January 2014 Newsletter

The Patient-Centered Medical Home: What's In It for You?


According to a new report published by Patient-Centered Primary Care Collaborative (PCPCC), momentum for the PCMH continues to build.

The report notes that more than 90 health plans are leading PCMH initiatives, dozens of the nation's largest employers are offering advanced primary care and PCMH benefits, and millions of Medicare and Medicaid beneficiaries, military members, veterans, and federal employees are receiving PCMH care under public-sector programs.


The report further summarizes numerous favorable results from 20 PCMH studies published between August 2012 and December 2013. The studies continue to document impressive improvements across a broad range of measures including: cost, utilization, population health, prevention, access to care, and patient satisfaction.


For primary care practices, these financial and quality results bolster the imperative to "get in the game" so to speak. Practices that are unprepared to manage their patient population according to the PCMH model may fall behind on a variety of quality indicators and may miss out on practice-sustaining opportunities.


Increasingly, both private- and public-sector payers of health care are incorporating the PCMH and its key attributes into their standard payment plans. In Pennsylvania, Highmark, Independence Blue Cross, Geisinger, and UPMC Health Plan have all integrated the PCMH into new or revised pay-for-value payment designs. Meanwhile, Aetna is rolling out a national PCMH incentive program that has yet to reach Pennsylvania.


At the same time, practices that become PCMHs are well positioned to participate in Accountable Care Organizations (ACOs). Initial evaluation results from Medicare's ACO demonstration programs suggests that ACOs can contain costs and yield shared savings for their participating providers. Practices acting on their own outside of an organized ACO model may not have sufficient numbers of patients or ability to affect patient care across the medical neighborhood to attain shared savings.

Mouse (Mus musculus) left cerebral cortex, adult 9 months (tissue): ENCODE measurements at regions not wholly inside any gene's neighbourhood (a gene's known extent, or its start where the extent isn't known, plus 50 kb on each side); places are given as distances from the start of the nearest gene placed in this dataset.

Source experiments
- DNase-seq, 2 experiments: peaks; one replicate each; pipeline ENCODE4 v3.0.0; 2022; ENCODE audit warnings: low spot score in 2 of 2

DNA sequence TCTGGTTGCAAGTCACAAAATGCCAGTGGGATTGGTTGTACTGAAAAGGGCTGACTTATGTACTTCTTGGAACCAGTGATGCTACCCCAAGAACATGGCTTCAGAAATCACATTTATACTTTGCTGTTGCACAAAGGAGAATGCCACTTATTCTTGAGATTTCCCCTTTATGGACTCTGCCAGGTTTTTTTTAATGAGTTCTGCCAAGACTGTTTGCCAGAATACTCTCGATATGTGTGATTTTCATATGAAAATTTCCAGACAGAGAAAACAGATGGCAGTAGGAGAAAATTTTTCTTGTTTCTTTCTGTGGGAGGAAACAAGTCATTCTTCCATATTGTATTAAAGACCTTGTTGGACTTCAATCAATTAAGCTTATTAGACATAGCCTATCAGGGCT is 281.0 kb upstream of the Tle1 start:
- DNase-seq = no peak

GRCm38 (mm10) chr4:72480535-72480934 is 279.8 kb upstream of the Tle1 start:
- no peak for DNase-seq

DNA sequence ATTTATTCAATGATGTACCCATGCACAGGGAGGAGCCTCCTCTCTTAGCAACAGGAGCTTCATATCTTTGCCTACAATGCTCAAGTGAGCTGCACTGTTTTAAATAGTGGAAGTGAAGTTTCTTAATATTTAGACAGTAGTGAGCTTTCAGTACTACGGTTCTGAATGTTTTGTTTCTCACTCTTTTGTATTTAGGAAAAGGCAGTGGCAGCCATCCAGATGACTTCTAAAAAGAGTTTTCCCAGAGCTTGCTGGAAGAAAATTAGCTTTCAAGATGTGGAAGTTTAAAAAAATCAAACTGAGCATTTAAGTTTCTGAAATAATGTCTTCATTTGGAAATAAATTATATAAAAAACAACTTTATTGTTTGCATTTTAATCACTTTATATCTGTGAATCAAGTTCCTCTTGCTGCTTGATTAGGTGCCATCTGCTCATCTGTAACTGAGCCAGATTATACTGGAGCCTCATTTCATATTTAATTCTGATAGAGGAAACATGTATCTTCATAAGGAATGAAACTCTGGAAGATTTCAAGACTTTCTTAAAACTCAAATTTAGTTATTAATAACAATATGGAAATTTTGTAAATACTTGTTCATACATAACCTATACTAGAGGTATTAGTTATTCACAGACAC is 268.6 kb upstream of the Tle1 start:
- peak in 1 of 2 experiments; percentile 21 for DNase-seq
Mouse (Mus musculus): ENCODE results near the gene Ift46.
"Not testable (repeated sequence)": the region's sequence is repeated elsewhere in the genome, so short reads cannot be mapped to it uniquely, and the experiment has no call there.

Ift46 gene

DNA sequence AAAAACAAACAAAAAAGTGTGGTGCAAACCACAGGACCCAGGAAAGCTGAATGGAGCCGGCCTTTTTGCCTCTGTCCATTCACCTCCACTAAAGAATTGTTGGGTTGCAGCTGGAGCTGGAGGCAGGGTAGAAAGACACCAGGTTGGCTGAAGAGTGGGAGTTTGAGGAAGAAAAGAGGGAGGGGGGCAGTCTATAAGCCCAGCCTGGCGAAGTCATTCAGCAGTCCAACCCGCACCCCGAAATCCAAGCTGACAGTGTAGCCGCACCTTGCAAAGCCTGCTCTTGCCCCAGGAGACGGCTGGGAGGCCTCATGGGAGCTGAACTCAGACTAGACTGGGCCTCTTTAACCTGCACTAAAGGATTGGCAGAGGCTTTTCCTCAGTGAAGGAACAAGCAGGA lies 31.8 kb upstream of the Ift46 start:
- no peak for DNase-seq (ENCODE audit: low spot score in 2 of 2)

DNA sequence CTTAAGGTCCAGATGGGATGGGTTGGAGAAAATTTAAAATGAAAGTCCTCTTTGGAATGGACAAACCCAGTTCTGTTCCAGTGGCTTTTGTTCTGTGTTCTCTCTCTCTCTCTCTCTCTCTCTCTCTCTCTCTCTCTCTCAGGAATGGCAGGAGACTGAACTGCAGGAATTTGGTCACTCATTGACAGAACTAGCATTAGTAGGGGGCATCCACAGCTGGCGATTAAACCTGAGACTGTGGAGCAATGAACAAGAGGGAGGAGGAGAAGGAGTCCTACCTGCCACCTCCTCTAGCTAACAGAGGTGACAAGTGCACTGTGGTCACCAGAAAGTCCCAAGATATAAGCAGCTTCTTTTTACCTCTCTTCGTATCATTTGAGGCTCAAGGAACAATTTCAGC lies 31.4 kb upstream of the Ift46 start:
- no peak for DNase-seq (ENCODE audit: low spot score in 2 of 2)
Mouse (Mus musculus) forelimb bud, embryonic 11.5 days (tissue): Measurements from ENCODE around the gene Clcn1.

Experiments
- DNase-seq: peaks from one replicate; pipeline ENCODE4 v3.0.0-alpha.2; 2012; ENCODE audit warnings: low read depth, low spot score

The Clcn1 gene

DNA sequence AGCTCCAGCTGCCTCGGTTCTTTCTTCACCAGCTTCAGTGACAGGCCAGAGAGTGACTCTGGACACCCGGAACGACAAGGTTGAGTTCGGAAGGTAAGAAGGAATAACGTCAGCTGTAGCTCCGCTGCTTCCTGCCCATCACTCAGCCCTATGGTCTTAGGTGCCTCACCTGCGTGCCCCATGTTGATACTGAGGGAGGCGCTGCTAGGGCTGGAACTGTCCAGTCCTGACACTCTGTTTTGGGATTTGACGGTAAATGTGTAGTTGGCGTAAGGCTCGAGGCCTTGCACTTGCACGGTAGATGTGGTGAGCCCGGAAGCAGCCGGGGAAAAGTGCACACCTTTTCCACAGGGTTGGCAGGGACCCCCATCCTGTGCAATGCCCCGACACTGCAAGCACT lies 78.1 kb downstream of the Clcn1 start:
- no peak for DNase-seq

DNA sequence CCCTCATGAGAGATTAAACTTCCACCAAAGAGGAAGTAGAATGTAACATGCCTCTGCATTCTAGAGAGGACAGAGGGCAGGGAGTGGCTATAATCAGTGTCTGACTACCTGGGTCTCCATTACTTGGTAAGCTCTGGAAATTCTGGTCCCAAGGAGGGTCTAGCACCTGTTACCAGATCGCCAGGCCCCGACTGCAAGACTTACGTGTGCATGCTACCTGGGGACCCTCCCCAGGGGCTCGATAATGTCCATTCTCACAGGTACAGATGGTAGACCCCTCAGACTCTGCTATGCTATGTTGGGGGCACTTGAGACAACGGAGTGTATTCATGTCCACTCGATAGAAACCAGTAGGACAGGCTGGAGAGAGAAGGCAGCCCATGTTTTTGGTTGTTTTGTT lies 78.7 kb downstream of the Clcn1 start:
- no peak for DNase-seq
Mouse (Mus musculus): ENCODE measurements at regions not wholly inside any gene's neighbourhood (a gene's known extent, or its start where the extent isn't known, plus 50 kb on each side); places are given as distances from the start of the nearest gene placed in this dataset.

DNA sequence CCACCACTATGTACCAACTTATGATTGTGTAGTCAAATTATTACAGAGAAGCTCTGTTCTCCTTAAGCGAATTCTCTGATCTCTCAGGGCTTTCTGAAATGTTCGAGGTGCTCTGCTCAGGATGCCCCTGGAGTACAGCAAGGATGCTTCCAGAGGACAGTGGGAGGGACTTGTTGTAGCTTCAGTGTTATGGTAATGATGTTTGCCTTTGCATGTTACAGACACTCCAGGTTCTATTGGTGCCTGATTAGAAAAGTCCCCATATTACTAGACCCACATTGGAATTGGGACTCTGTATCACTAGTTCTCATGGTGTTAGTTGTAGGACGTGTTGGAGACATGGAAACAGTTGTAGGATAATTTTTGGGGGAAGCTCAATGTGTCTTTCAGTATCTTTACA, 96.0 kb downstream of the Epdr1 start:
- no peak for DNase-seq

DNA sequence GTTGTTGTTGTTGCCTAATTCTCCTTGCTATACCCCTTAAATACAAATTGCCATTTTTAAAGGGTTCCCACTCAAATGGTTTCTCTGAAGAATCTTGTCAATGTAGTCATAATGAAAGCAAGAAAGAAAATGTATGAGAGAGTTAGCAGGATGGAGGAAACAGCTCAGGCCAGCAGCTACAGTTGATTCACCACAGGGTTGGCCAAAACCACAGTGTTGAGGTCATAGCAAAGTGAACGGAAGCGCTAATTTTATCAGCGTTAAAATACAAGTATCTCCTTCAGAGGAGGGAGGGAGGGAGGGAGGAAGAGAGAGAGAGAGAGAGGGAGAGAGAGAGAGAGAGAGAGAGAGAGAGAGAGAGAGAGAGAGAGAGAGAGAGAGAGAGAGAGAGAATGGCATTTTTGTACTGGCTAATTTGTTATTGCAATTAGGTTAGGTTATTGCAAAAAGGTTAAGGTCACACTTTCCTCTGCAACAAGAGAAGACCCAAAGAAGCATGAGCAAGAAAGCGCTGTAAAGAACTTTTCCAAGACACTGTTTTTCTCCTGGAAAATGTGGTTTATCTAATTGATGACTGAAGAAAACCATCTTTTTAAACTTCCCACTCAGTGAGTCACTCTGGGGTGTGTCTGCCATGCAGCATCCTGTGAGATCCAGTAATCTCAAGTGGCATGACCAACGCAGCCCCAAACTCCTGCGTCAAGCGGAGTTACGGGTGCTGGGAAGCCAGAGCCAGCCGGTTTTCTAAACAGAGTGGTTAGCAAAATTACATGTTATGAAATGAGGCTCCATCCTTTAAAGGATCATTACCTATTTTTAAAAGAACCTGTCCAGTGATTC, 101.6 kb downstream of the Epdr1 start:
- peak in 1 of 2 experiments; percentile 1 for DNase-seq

For information on how to begin or advance your PCMH journey, check out the resources on the PA SPREAD website.

5 Steps to Build The Advanced Medical Home 

The Advisory Board Company recently released a Research Brief focused on the advanced medical home. There has been a 300% increase in the number of medical homes in the past 3 years alone. The PCMH is essential to managing the health of an entire population. Here are some strategies to take your medical home to the next level:


1. Reevaluate care team tasks.

2. Elevate the medical assistant to a central care team role.

3. Help physicians prioritize patient interventions.

4. Capture data and educate patients when they're waiting.

5. Incorporate group education and caregiver support into the patient visit.

Online Videos Offer Teaching on the PCMH 

Healthshare TV offers an extensive library of videos related to PCMH.


Recent additions include a 14 minute video on high-performing care coordination in the PCMH, a recent airing of a Pennsylvania  Newsmakers segment on the PCMH with Highmark's Senior Medical Director Andrew Bloschichak, MD, and Paul Conslato, MD, from Lancaster General Health, and how PCMHs can use mobile and social technologies to accelerate health behavior change.


Videos also are available on accountable care organizations, care management, meaningful use, value-based payments, and more.

Video content is free and may be a valuable resource to meet your PCMH development and staff training needs.

Best Practices Spotlight


Medical Assistants: Your Practices' Secret Weapon

Medical Assistants (MAs) are the underdogs of primary care practices. As there is no standard training or certifications for MAs, each individual should be evaluated for their own personal strengths and potential development. For instance, MAs can:

Implement standing orders to automatically provide needed services, such as immunizations, flu shots, screening tests, etc.

Serve as a health coach and help patients set self-management goals.

Run lists of patients overdue for services and call them to schedule follow-up visits.  
In The Literature 
Implementing Effective Care Management in the Patient-Centered Medical Home

A study of PCMHs in South East PA identified best practices in implementing practice-based care management. Care managers from the most-improved practices were found to perform more patient-centered duties, more effectively use their electronic medical records and other electronic capabilities, and were more strongly integrated into the practice team.  


These finding are timely, with interest growing in how best to implement care management in the PCMH. The findings have piqued interest in online PCMH communities and were well received at a recent conference of the North American Primary Care Research Group.


Strategies for Achieving Whole-Practice Engagement and Buy-in to the Patient-Centered Medical Home 


We all know change can be difficult. This paper presents 13 strategies used in primary care offices working to become PCMHs to achieve buy-in for change. The 13 strategies are reflected in three overarching lessons that facilitate practice buy-in: 


1. Ensure clear, concise communication and support from accessible practice leadership.


2. Effectively use internal and external resources to facilitate change.


3.Create a team environment that encourages ownership, accountability, support, and confidence.

Join Our Mailing List